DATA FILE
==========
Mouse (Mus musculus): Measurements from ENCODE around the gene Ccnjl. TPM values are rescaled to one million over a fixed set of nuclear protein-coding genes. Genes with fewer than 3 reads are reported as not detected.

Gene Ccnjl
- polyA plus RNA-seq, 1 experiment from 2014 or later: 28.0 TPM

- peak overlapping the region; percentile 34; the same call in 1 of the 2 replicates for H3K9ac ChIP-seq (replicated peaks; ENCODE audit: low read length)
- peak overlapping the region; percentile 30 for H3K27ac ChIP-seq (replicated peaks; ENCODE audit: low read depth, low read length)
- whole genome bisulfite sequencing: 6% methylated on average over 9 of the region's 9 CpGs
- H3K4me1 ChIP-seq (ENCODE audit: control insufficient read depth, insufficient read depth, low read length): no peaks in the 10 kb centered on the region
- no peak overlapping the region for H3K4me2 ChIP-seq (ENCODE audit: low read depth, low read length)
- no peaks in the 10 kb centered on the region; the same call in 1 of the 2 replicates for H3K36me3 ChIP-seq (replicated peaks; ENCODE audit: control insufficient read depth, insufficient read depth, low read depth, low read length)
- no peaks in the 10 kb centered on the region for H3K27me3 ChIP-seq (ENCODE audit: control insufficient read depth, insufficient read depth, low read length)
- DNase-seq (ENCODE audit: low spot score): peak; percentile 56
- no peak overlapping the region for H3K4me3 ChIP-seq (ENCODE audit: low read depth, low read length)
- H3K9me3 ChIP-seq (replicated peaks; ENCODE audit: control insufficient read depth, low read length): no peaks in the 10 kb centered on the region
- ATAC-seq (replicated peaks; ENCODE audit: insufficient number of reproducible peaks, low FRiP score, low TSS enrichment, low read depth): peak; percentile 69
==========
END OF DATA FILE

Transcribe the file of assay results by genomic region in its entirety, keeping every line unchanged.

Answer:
Mouse (Mus musculus): Measurements from ENCODE around the gene Ccnjl. TPM values are rescaled to one million over a fixed set of nuclear protein-coding genes. Genes with fewer than 3 reads are reported as not detected.

Gene Ccnjl
- polyA plus RNA-seq, 1 experiment from 2014 or later: 28.0 TPM

- peak overlapping the region; percentile 34; the same call in 1 of the 2 replicates for H3K9ac ChIP-seq (replicated peaks; ENCODE audit: low read length)
- peak overlapping the region; percentile 30 for H3K27ac ChIP-seq (replicated peaks; ENCODE audit: low read depth, low read length)
- whole genome bisulfite sequencing: 6% methylated on average over 9 of the region's 9 CpGs
- H3K4me1 ChIP-seq (ENCODE audit: control insufficient read depth, insufficient read depth, low read length): no peaks in the 10 kb centered on the region
- no peak overlapping the region for H3K4me2 ChIP-seq (ENCODE audit: low read depth, low read length)
- no peaks in the 10 kb centered on the region; the same call in 1 of the 2 replicates for H3K36me3 ChIP-seq (replicated peaks; ENCODE audit: control insufficient read depth, insufficient read depth, low read depth, low read length)
- no peaks in the 10 kb centered on the region for H3K27me3 ChIP-seq (ENCODE audit: control insufficient read depth, insufficient read depth, low read length)
- DNase-seq (ENCODE audit: low spot score): peak; percentile 56
- no peak overlapping the region for H3K4me3 ChIP-seq (ENCODE audit: low read depth, low read length)
- H3K9me3 ChIP-seq (replicated peaks; ENCODE audit: control insufficient read depth, low read length): no peaks in the 10 kb centered on the region
- ATAC-seq (replicated peaks; ENCODE audit: insufficient number of reproducible peaks, low FRiP score, low TSS enrichment, low read depth): peak; percentile 69